Beautiful Yet Derelict London Home Available For £2.5m

June 16, 2017 by

london home

A derelict one-bedroom London home, complete with outdated electrics, bare walls, and hole-riddled ceilings, is now up for sale for £2.5m. This staggering amount is nearly 10 times the average home price in England and Wales.

Located in Little Venice in Central London, this ‘mews house’ is presently the most expensive one-bedroom London home on Rightmove. These mews properties were originally used to house domestic servants and horses, but over the past four decades they have become more popular with homebuyers. According to recent estimates, about 90% of London mews properties are now used as residences.

The Little Venice home consists of a double garage on the ground floor and a bedroom, kitchen, living room, and bathroom upstairs.

The floorspace is barely 1,484 square feet and the entire property needs to be renovated, but representatives for Lurot Brand, which is marketing the property, say that its future owner will have the chance to make a substantial tax-free profit.

Mr James Robinson said that the London home which is located in the same street where Sid Vicious and Nancy Spungen once lived, takes the concept of ‘unmodernised’ to an entirely new level. He conceded that the roof is extremely leaky, so residents could literally have to take an umbrella to bed.

The house is, despite its many imperfections, one of the most desirable available properties in prime Central London. Mr Robinson suggested that its derelict state could be one of the reasons why it was so valuable: if a buyer obtained planning permission to extend into the roof and the basement, the result could be a home worth £4m.

He explained that the new owner could realise a savings of £180,000 on stamp duty compared with buying a new home at £4m. If the house is knocked down and reconstructed behind the facade, the VAT on the rebuild cost is reclaimable. With an estimated build cost of £700,000, there would be an attractive tax-free profit at the end.

The listing appeared on Rightmove less than three months after one of the smallest homes in London, which had an original asking price of £600,000, sold for £713,823.

Recently released data, however, suggested that in May property prices fell for the third month in a row. Nationwide hinted that it was additional evidence of decreased momentum in the housing market.

Last month’s drop in prices signified the largest sustained decline since 2009 post-crisis slump.

About CRL

CRL’s specialist team arrange structural defects insurance to protect thousands of new ventures throughout the UK and Ireland. CRL assist in sourcing fast, flexible cover, arranged by the in-house team who are dedicated to providing the highest quality of customer service.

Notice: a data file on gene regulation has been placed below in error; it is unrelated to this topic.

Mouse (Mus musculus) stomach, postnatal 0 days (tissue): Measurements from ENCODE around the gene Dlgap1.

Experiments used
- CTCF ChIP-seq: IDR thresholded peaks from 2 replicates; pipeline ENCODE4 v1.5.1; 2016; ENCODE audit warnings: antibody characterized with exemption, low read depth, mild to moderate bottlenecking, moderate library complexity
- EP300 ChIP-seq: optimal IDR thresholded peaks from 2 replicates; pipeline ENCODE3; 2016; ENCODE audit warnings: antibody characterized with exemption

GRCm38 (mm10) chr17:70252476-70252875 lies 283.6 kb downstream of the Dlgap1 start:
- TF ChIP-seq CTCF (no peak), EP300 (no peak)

Anyone engaged in a building project or managing a portfolio of new-build properties that require mortgages, will require a 10-year structural insurance policy on the property. CRL recognises that every opportunity is different, there are no tick boxes and no set criteria – just an appetite for adventure!

To find out how you can start working with CRL and purchase a structural warranty, visit what we cover.


You may also be interested in...

  1. Kier Chosen to Build New Skyscraper

    Kier, a major construction and services group for residential and commercial properties, has been awarded a £29.5million contract to design and build what will be the tallest building in Plymouth upon completion. Beckley Court on Cobourg Street will stand 78m high, dwarfing the Civic Centre, which is currently Plymouth’s tallest building at 14 storeys. The…

    November 18, 2015 by

    Read more
  2. Court of Appeal Ruling Supports Housebuilding on Small Sites

      Developers may now be able to build more properties thanks to a Court of Appeal decision allowing more homes to be built on smaller sites. Introduced in November 2014, the affordable housing contributions policy for smaller sites was intended to increase the number of residential properties constructed on brownfield sites. It posits that developments…

    June 3, 2016 by

    Read more
  3. How to Reclaim VAT on a Self Build or Property Conversion

    If you’re a self-builder or converting a non-residential property into a home, we have good news for you: most of the VAT you paid out on the project can be reclaimed. The reclaim is possible thanks to rules implemented to give self-builders and converters the same benefits as those who buy a new build home…

    March 11, 2015 by

    Read more